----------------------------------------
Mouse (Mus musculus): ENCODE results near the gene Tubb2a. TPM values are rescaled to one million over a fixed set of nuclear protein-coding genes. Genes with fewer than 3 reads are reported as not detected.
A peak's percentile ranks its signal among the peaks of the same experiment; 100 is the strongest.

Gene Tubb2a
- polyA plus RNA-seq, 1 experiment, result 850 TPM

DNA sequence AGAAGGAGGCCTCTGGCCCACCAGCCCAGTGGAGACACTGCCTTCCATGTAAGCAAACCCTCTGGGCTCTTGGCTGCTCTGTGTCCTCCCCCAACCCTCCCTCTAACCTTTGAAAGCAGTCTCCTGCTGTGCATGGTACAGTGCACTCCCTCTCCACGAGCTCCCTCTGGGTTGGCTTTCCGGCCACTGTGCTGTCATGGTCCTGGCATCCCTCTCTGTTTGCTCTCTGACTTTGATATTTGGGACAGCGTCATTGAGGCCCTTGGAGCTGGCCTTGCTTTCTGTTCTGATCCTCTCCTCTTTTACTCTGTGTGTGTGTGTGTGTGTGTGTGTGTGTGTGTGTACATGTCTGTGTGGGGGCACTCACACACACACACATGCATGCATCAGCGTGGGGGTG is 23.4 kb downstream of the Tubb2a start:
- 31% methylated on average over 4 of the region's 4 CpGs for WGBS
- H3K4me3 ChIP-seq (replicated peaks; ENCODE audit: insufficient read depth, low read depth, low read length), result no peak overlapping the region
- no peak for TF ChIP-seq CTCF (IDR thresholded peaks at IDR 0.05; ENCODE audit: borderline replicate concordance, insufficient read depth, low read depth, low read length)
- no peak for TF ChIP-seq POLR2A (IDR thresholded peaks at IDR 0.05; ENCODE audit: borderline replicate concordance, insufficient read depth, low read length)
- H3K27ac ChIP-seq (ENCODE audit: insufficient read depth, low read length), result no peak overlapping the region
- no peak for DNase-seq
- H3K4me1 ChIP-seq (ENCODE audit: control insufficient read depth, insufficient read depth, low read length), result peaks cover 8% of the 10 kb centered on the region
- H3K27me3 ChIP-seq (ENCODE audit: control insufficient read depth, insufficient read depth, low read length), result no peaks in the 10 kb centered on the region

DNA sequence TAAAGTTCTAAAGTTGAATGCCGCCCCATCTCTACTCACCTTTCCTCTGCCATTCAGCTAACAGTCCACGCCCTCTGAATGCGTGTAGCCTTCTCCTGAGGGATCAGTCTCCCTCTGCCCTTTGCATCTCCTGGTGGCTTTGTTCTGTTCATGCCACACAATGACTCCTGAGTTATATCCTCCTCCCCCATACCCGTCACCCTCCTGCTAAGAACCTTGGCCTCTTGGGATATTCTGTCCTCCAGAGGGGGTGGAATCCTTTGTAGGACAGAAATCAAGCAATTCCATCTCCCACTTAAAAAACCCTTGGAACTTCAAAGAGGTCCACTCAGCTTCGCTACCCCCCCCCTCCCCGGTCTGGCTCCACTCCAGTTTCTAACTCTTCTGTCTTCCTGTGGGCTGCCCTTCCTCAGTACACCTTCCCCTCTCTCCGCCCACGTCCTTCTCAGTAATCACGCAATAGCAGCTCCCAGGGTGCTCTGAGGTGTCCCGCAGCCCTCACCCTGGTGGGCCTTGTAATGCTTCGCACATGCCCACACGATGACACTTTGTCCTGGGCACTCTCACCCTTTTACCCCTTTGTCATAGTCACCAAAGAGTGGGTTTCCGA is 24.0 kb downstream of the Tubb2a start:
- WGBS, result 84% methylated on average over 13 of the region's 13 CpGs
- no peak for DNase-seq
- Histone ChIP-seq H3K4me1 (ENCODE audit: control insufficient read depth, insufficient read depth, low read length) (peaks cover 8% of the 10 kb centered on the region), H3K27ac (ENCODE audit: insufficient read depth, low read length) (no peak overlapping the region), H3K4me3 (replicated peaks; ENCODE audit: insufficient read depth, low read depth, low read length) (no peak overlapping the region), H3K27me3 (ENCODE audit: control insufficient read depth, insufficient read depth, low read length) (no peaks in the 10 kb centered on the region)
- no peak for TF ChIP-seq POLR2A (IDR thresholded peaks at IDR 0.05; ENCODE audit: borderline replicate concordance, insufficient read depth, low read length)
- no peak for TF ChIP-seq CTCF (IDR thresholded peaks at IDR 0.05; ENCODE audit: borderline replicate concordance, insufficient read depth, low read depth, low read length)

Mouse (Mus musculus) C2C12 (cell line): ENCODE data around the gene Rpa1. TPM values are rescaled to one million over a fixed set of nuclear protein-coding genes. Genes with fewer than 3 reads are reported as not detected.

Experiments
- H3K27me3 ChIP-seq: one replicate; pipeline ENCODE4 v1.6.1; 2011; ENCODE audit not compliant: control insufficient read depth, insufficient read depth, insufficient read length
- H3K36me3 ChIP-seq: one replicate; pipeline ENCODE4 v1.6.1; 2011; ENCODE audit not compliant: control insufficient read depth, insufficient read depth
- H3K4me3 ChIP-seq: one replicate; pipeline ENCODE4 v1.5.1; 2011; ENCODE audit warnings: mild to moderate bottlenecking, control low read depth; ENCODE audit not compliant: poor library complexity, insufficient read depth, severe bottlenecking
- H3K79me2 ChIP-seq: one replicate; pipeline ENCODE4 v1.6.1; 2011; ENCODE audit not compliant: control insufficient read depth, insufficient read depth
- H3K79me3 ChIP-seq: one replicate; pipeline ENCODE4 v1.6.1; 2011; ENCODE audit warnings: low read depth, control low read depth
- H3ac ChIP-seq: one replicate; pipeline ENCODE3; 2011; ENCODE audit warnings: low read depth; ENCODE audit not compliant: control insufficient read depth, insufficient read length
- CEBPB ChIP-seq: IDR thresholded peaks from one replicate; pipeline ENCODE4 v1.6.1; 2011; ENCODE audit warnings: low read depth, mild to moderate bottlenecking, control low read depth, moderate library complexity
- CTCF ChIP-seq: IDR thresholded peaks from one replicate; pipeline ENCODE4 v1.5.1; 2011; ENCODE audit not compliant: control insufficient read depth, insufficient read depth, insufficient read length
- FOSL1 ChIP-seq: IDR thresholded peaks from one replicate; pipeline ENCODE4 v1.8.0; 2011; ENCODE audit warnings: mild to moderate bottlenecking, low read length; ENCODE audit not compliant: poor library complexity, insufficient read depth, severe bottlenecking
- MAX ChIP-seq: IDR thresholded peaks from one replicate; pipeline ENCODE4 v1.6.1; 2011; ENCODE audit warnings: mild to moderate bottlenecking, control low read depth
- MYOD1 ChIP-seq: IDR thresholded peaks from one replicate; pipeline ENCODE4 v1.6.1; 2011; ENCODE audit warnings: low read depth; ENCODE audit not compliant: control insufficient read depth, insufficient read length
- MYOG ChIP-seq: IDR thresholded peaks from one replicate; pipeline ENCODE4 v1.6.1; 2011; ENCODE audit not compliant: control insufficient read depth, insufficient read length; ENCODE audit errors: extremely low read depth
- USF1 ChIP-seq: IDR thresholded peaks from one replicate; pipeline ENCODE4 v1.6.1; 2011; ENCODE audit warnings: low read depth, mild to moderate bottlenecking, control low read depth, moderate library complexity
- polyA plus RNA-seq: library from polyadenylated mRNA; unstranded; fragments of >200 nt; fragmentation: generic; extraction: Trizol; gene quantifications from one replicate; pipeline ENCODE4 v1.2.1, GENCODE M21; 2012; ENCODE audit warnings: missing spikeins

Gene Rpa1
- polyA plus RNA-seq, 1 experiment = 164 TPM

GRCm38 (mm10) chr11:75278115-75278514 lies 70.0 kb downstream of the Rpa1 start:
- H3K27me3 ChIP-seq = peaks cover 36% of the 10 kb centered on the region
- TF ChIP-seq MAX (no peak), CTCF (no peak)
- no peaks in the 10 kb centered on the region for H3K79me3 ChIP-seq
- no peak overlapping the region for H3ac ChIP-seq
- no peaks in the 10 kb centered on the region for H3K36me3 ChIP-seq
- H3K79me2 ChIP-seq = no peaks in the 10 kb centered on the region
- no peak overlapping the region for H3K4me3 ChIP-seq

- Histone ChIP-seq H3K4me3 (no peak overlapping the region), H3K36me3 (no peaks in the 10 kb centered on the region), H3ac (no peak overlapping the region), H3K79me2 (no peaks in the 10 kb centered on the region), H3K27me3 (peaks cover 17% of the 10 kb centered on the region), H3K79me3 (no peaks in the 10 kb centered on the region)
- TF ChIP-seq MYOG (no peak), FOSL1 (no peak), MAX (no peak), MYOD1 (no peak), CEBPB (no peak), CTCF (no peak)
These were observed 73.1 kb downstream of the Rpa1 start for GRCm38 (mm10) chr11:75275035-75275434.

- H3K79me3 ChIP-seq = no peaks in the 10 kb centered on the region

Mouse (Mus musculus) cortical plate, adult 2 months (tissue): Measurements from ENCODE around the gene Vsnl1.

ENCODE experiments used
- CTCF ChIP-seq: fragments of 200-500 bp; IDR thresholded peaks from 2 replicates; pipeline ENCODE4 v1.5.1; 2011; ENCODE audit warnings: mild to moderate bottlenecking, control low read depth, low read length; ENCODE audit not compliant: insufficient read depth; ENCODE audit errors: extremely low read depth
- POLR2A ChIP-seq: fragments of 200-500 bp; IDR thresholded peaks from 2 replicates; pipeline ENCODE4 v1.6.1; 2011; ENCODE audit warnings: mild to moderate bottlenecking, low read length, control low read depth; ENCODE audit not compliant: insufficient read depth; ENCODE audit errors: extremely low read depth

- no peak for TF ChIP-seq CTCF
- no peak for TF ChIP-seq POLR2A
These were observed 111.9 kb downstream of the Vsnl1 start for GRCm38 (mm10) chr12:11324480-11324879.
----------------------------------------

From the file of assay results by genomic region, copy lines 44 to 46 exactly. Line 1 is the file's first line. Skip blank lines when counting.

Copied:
- H3K79me2 ChIP-seq = no peaks in the 10 kb centered on the region
- no peak overlapping the region for H3K4me3 ChIP-seq

- Histone ChIP-seq H3K4me3 (no peak overlapping the region), H3K36me3 (no peaks in the 10 kb centered on the region), H3ac (no peak overlapping the region), H3K79me2 (no peaks in the 10 kb centered on the region), H3K27me3 (peaks cover 17% of the 10 kb centered on the region), H3K79me3 (no peaks in the 10 kb centered on the region)